Inko Progress Report: May 2022

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In May most of the work on Inko's mid-level IR ("MIR") was completed, including lowering of closures. What remains is implementing the match expression.

Pattern matching

Pattern matching proved to be more challenging than anticipated. Originally I had hoped to complete the work in May, but just investigating and understanding the various pattern matching and exhaustiveness checking algorithms took almost three weeks. As part of this effort I implemented two algorithms in this project. The algorithms I looked into (and implemented) are:

  1. ML pattern compilation and partial evaluation
  2. How to compile pattern matching

After evaluating both, I opted to go with the second algorithm due to its simplicity, and started to include it in Inko's compiler.

Potentially compiling Inko to C

Aside from this I started toying with the idea of one day compiling Inko to C, with its runtime written in Rust.

The reason for looking into this is as follows: interpreters without JITs won't be fast enough for large projects. Writing JITs in turn is incredibly challenging and time consuming. It also increases the maintenance burden: we have to maintain a VM, a compiler, a standard library and a JIT. In contrast, if Inko is compiled to native code directly we wouldn't need a JIT or VM.

Traditionally one would use LLVM for writing a compiler, but I'm personally not a fan of it. LLVM doesn't follow semantic versioning, different OS' and Linux distributions all ship different versions of LLVM, and its APIs have a tendency to change often. The result is that many using LLVM end up vendoring it. This can complicate packaging of a compiler, as some Linux distributions may refuse the use of a bundled LLVM while whatever version they ship isn't compatible with your compiler. LLVM is also rather slow, leading to a frustrating developer experience.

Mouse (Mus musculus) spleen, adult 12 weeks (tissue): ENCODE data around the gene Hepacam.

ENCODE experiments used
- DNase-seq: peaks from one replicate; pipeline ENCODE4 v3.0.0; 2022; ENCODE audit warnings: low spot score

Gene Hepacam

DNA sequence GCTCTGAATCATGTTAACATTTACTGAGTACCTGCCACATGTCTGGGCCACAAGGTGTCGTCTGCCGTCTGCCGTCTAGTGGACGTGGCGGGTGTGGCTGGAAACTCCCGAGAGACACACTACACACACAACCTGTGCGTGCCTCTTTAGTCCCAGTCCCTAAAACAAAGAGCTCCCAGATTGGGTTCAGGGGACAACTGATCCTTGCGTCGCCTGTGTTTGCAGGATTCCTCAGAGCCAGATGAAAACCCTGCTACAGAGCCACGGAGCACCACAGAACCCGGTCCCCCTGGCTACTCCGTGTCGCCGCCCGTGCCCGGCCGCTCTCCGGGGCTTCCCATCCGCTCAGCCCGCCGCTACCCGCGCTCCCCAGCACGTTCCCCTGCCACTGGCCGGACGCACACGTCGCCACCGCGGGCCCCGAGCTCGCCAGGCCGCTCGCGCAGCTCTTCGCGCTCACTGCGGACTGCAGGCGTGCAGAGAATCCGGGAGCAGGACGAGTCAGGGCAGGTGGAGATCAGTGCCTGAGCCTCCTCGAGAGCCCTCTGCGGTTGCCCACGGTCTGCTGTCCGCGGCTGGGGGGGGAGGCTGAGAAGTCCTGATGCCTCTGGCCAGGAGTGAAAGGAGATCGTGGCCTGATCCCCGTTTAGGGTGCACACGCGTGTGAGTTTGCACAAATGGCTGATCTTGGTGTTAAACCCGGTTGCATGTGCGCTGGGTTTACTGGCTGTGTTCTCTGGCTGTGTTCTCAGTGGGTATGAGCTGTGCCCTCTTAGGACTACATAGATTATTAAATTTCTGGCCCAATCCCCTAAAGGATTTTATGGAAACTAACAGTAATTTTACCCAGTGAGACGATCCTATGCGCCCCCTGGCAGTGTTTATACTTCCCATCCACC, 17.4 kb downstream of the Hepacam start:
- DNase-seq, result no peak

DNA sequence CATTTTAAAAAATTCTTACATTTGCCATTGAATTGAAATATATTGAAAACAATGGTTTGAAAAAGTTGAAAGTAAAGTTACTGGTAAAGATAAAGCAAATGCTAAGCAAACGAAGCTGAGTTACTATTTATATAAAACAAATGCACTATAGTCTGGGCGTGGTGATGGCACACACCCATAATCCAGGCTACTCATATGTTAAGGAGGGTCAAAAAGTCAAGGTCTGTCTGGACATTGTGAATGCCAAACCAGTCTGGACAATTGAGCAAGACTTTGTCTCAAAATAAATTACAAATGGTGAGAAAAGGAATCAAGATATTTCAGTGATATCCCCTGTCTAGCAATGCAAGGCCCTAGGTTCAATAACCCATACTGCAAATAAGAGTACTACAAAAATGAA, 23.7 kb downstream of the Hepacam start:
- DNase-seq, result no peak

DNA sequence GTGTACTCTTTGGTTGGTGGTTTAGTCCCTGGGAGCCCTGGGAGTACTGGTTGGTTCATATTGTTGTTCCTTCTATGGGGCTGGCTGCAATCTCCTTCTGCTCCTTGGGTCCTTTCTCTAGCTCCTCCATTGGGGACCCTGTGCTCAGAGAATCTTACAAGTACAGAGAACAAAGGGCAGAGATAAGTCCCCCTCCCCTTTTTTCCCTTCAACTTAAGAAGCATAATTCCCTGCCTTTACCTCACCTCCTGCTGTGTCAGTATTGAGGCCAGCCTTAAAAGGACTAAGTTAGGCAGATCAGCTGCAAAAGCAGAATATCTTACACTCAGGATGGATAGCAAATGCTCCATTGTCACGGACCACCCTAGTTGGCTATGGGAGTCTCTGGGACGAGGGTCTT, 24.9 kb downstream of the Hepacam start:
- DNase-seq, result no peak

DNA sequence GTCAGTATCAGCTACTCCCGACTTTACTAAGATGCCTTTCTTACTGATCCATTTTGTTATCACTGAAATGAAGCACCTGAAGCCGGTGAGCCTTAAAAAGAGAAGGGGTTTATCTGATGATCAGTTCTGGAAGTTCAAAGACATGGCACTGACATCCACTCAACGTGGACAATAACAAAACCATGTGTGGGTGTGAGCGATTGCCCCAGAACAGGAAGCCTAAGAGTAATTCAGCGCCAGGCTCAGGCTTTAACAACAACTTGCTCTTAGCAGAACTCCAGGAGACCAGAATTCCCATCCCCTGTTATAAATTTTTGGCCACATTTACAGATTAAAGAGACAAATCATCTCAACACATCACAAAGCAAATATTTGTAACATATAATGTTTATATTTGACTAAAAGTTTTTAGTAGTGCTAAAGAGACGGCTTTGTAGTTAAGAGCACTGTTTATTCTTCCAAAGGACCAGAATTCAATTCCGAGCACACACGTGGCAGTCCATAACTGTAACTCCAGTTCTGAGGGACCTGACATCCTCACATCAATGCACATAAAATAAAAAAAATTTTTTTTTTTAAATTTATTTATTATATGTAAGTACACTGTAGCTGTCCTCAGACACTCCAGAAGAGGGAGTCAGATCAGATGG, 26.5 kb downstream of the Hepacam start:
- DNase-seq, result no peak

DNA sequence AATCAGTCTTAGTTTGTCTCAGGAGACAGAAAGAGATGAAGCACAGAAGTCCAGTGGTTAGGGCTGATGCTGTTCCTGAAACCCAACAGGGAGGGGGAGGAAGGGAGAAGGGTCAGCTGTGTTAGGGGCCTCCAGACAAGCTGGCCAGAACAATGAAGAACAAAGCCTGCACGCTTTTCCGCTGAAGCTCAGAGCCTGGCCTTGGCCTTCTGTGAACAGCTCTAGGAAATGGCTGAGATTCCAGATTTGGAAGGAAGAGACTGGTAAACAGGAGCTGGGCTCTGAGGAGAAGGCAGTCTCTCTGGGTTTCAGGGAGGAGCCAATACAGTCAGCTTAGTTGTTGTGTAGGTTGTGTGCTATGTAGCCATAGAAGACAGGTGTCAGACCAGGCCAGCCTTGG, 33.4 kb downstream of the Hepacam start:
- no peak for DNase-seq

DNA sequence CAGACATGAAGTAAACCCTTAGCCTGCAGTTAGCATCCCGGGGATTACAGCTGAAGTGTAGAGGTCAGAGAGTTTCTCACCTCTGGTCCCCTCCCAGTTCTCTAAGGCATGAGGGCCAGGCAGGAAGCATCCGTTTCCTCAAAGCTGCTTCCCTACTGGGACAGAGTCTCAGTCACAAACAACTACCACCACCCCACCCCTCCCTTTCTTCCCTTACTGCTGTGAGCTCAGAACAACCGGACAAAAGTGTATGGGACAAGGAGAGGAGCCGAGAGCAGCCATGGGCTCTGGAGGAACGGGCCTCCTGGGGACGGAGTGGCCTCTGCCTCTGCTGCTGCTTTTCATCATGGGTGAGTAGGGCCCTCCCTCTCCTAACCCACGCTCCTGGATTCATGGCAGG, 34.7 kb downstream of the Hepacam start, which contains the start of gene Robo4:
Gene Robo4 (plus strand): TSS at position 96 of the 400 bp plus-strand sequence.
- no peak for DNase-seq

Compiling to C is an interesting alternative: C compilers are ubiquitous, generally quite fast, and pretty much any platform is supported. You also get debugger (e.g. GDB) and profiling support out of the box, something you have to implement yourself when writing an interpreter (possibly twice if you have a JIT compiler).

Porting Inko's runtime to C is something I want to avoid, for two reasons:

  1. It would take a lot of time.
  2. I'm not comfortable writing large amounts of C code, due to the amount of footguns it includes.

This lead me to the idea discussed in the issue: we could write the runtime in Rust, expose it as a static library, convert Inko source code to C, then statically link against that library. The runtime library would be compiled once, ensuring projects using Inko aren't affected by Rust's slow compile times. Using link time optimisation (LTO) code from the static library can be inlined as if it were compiled directly with the program.

At least that's the theory: I have yet to confirm this works as well in practise as I hope it does.

For now this isn't a priority, instead it's something I'll look into every now and then.

Plans for June

In June I'll be on vacation for three weeks, after not having had a proper vacation in several years. As such there probably will be fewer changes made this month, though I plan on at least finishing the remaining bits and pieces of MIR (including pattern matching). Depending on how things go, I may also start looking into turning MIR into Inko bytecode.

If you'd like to follow along with the progress made, we recommend joining the Matrix channel or the #inko channel in the /r/ProgrammingLanguages Discord server. If you'd like to support Inko financially, you can do so using GitHub Sponsors.